medicine is that children, in most jurisdictions and with certain
exceptions, cannot make decisions for themselves. The issues of
guardianship, privacy, legal responsibility and informed consent must
always be considered in every pediatric procedure. Pediatricians often
have to treat the parents and sometimes, the family, rather than just
Adolescents are in their own legal class, having rights to
their own health care decisions in certain circumstances. The concept
of legal consent combined with the non-legal consent (assent) of the
child when considering treatment options, especially in the face of
conditions with poor prognosis or complicated and painful
procedures/surgeries, means the pediatrician must take in to account
the desires of many people, in addition to those of the patient.
Aspiring medical students will need 4 years of undergraduate courses
at a college or university, which will get them a BS, BA, or other
bachelor's degree. After completing college future pediatricians will
need to attend 4 years of medical school and later do 3 more years of
residency training, the first year of residency is formerly called
"Internship." After completing the 3 years of residency, physicians
are eligible to become certified in pediatrics by passing a rigorous
test that deals with medical conditions related to young children.
In high school, future pediatricians are required to take basic
science classes, such as, biology, chemistry, physics, algebra,
geometry, and calculus and also foreign language class, preferably
Spanish, and get involved in high school organizations and
extracurricular activities. After high school, college students simply
need to fulfill the basic science course requirements that most
medical schools recommend and will need to prepare to take the MCAT
(Medical College Admission Test) their junior or early senior year in
college. Once attending medical school, students courses will focus on
basic medical sciences, like human anatomy, physiology, chemistry,
etc., for the first three years. The second year is when medical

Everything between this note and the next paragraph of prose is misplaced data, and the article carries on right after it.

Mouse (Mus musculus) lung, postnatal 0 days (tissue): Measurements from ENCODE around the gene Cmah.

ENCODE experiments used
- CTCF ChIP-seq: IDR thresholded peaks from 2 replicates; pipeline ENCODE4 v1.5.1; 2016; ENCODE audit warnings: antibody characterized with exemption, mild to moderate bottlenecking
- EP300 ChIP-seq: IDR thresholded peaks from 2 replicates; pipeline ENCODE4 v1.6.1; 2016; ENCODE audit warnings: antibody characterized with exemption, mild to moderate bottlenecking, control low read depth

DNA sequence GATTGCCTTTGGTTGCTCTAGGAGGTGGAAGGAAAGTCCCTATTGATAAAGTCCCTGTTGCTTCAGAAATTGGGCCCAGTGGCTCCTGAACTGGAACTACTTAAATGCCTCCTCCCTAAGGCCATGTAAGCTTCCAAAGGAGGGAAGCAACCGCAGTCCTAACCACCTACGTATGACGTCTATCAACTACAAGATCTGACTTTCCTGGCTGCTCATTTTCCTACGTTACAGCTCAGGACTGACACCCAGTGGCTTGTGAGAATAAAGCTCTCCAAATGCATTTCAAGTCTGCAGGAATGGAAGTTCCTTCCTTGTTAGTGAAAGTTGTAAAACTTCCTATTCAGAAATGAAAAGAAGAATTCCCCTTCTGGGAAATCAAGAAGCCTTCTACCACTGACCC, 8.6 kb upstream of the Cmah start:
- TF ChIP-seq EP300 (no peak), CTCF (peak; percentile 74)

students start to get "hands-on" experience with patients.
Training of pediatricians
Doctor of Medicine
Doctor of Osteopathic Medicine
Bachelor of Medicine, Bachelor of Surgery (MBBS/MBChB)
The training of pediatricians varies considerably across the world.
Depending on jurisdiction and university, a medical degree course may
be either undergraduate-entry or graduate-entry. The former commonly
takes five or six years, and has been usual in the Commonwealth.
Entrants to graduate-entry courses (as in the US), usually lasting
four or five years, have previously completed a three- or four-year
university degree, commonly but by no means always in sciences.
Medical graduates hold a degree specific to the country and university
in and from which they graduated. This degree qualifies that medical
practitioner to become licensed or registered under the laws of that
particular country, and sometimes of several countries, subject to
requirements for "internship" or "conditional registration".
Pediatricians must undertake further training in their chosen field.
This may take from four to eleven or more years, (depending on
jurisdiction and the degree of specialization).
In the United States, a medical school graduate wishing to specialize
in pediatrics must undergo a three-year residency composed of
outpatient, inpatient, surgical, and critical care rotations.
Specialties within pediatrics require further training in the form of
3-year fellowships. Specialties include critical care,
gastroenterology, neurology, infectious disease, hematology/oncology,
rheumatology, pulmonology, child abuse, emergency medicine,
endocrinology, neonatology, and others.
In most jurisdictions, entry-level degrees are common to all branches
of the medical profession, but in some jurisdictions, specialization
in pediatrics may begin before completion of this degree. In some
jurisdictions, pediatric training is begun immediately following
completion of entry-level training. In other jurisdictions, junior
medical doctors must undertake generalist (unstreamed) training for a
number of years before commencing pediatric (or any other)
specialization. Specialist training is often largely under the control
of pediatric organizations (see below) rather than universities, and
depend on jurisdiction.
Subspecialties of pediatrics include:
(not an exhaustive list)
Child abuse pediatrics
Hospice & palliative care
Pediatric allergy and immunology
Pediatric critical care
Pediatric emergency medicine
Pediatric infectious disease
Other specialties that care for children include:
Child neurology, a specialty in its own right
Child psychiatry, subspecialty of psychiatry
Pediatric anesthesiology, subspecialty of anesthesiology
Pediatric dermatology, subspecialty of dermatology
Pediatric neurosurgery, subspecialty of neurosurgery
Pediatric ophthalmology, subspecialty of ophthalmology
Pediatric orthopedic surgery, subspecialty of orthopedic surgery